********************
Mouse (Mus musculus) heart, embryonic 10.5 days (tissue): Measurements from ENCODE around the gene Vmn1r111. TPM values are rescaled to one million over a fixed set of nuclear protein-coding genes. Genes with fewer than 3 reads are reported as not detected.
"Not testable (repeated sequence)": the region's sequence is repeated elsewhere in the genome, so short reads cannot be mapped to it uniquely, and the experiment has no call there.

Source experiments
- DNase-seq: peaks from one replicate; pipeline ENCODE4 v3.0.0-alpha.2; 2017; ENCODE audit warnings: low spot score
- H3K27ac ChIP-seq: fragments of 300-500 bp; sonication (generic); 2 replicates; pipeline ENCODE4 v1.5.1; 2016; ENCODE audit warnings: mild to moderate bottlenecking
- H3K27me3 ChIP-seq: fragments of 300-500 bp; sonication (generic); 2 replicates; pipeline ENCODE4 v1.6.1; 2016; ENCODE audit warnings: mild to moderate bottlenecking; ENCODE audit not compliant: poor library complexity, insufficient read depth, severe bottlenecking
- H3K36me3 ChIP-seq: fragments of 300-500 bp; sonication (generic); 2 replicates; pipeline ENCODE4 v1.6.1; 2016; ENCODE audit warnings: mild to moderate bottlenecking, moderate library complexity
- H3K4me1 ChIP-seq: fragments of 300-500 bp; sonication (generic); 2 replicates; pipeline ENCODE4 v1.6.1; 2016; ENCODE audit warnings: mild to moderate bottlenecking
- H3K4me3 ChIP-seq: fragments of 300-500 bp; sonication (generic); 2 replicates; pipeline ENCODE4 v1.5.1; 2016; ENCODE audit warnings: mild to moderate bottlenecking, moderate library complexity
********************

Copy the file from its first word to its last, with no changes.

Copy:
Mouse (Mus musculus) heart, embryonic 10.5 days (tissue): Measurements from ENCODE around the gene Vmn1r111. TPM values are rescaled to one million over a fixed set of nuclear protein-coding genes. Genes with fewer than 3 reads are reported as not detected.
"Not testable (repeated sequence)": the region's sequence is repeated elsewhere in the genome, so short reads cannot be mapped to it uniquely, and the experiment has no call there.

Source experiments
- DNase-seq: peaks from one replicate; pipeline ENCODE4 v3.0.0-alpha.2; 2017; ENCODE audit warnings: low spot score
- H3K27ac ChIP-seq: fragments of 300-500 bp; sonication (generic); 2 replicates; pipeline ENCODE4 v1.5.1; 2016; ENCODE audit warnings: mild to moderate bottlenecking
- H3K27me3 ChIP-seq: fragments of 300-500 bp; sonication (generic); 2 replicates; pipeline ENCODE4 v1.6.1; 2016; ENCODE audit warnings: mild to moderate bottlenecking; ENCODE audit not compliant: poor library complexity, insufficient read depth, severe bottlenecking
- H3K36me3 ChIP-seq: fragments of 300-500 bp; sonication (generic); 2 replicates; pipeline ENCODE4 v1.6.1; 2016; ENCODE audit warnings: mild to moderate bottlenecking, moderate library complexity
- H3K4me1 ChIP-seq: fragments of 300-500 bp; sonication (generic); 2 replicates; pipeline ENCODE4 v1.6.1; 2016; ENCODE audit warnings: mild to moderate bottlenecking
- H3K4me3 ChIP-seq: fragments of 300-500 bp; sonication (generic); 2 replicates; pipeline ENCODE4 v1.5.1; 2016; ENCODE audit warnings: mild to moderate bottlenecking, moderate library complexity